The young man carefully sets down his mother to release a series of words expressing a mix of whining and begging directed at the same young Tiger.
Out of pity Viram interrupts, “Thambi, she is so tired. Isn’t this fighting enough already?”
The Tiger barely looks at Viram as he coldly lifts his gun and shoots him through his head.
Wails ripped through the air as he slumps to the ground.
The Tiger turns, carefully examining the downcast eyes of the crowd. “Hurry up,” he shouts and walks on.
It is not just entire villages they ripped apart, but families as well. As Thangammah put it to me:
The Tigers used to come day and night. Some of them were nice, if we hid our children and had already given them one, they would understand our situation and leave quietly. But not everyone was like that. There were some we hated. One of them would always come to our village and use violence and threats to hound us to sacrifice more and more of our children. He enjoyed having power over us. When we knew they were coming, we would cover our children under sleeping mats, or rice or anything that was in our house. Once, I put my little girl under some mats and later I saw that a snake was in it as well! Another family put their child under some coverings and sat on it so no one would see. The child nearly died.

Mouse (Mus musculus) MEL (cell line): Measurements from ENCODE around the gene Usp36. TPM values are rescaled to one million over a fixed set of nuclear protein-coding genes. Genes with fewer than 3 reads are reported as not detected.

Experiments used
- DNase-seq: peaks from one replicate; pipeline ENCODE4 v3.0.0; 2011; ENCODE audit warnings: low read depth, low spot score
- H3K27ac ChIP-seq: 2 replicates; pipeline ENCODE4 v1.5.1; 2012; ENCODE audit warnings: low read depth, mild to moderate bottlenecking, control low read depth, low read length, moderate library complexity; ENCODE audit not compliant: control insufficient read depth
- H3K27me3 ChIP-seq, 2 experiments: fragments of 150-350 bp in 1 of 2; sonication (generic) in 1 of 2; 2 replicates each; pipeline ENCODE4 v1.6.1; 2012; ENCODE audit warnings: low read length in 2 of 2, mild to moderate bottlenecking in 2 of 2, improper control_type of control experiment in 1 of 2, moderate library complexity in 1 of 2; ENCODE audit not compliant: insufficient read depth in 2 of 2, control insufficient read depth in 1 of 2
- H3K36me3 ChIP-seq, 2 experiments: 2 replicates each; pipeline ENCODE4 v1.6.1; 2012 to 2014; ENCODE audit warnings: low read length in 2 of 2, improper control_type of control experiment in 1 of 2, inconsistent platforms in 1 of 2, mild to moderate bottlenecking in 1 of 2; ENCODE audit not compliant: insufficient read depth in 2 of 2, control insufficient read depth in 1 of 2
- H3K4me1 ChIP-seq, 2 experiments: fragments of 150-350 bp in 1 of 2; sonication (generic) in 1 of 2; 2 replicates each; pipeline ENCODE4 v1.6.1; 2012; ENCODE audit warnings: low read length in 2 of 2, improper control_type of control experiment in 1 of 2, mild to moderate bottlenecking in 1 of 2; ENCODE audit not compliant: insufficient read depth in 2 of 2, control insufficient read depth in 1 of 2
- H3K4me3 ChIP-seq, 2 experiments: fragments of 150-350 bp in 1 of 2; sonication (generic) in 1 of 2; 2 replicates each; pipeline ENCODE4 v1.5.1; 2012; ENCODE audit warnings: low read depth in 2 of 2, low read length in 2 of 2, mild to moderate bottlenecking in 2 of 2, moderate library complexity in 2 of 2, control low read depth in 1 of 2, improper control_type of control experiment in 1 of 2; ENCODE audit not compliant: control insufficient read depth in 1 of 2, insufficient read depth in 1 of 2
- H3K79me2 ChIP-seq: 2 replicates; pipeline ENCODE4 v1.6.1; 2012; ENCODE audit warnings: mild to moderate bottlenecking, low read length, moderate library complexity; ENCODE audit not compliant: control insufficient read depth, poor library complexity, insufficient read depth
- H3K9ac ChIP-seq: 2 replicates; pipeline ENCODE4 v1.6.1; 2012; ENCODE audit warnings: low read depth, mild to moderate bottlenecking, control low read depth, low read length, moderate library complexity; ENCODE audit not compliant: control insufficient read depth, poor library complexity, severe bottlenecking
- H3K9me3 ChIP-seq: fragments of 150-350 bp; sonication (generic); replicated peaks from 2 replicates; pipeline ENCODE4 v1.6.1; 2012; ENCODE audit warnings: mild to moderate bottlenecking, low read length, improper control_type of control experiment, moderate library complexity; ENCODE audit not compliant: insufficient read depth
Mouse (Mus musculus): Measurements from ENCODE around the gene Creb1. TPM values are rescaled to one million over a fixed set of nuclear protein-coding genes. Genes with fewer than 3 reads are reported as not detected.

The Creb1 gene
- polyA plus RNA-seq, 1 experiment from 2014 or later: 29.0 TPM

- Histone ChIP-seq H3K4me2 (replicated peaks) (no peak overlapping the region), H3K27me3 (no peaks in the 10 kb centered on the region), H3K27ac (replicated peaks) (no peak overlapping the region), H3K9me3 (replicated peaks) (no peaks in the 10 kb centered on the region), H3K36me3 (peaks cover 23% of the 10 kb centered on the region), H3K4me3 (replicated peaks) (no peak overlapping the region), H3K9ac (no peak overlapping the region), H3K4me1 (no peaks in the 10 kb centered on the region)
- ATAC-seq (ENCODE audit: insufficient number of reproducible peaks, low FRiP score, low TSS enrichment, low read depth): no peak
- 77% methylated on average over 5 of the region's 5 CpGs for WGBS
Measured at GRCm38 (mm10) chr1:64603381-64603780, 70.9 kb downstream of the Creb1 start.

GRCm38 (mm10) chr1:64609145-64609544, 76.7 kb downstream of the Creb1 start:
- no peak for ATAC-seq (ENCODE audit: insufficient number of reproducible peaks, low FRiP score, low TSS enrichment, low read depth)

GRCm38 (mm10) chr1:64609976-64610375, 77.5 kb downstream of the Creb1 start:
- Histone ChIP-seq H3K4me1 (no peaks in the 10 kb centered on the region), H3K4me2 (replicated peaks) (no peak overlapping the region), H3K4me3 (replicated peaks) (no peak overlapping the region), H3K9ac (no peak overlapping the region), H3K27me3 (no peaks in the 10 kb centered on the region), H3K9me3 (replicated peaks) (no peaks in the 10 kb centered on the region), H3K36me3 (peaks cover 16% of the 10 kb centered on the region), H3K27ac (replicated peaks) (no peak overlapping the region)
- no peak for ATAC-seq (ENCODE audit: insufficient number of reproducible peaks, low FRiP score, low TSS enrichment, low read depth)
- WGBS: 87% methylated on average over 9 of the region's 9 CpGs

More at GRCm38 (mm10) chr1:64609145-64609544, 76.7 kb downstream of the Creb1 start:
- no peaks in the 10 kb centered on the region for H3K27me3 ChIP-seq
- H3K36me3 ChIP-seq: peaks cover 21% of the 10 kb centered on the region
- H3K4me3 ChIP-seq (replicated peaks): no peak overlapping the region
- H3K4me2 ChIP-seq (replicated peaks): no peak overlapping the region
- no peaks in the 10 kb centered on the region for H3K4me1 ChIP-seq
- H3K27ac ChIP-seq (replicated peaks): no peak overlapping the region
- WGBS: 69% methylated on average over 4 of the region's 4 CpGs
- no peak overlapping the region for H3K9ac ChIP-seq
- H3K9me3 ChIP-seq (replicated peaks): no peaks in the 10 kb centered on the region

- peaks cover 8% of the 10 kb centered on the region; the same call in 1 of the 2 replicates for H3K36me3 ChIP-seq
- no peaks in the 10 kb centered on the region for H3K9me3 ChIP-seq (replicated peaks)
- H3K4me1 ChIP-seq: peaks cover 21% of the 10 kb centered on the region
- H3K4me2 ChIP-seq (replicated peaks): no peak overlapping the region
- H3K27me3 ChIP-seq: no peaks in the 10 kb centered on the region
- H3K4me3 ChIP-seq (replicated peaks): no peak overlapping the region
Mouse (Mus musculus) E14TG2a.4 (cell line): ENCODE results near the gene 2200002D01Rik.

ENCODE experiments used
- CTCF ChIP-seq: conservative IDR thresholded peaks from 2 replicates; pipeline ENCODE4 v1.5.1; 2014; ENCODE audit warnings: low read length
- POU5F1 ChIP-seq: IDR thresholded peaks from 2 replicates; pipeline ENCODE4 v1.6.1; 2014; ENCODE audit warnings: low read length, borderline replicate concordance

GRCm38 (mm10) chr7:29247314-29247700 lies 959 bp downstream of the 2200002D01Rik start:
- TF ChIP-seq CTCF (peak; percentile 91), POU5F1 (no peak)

I’ve already given 2 children. They conscripted one. When he was killed while fighting, my second son was so angry he went and enlisted on his own. But the Movement didn’t care about my sacrifice. They came for another one of my little darlings, and that’s when I stopped believing in them, stopped believing that they were fighting for me.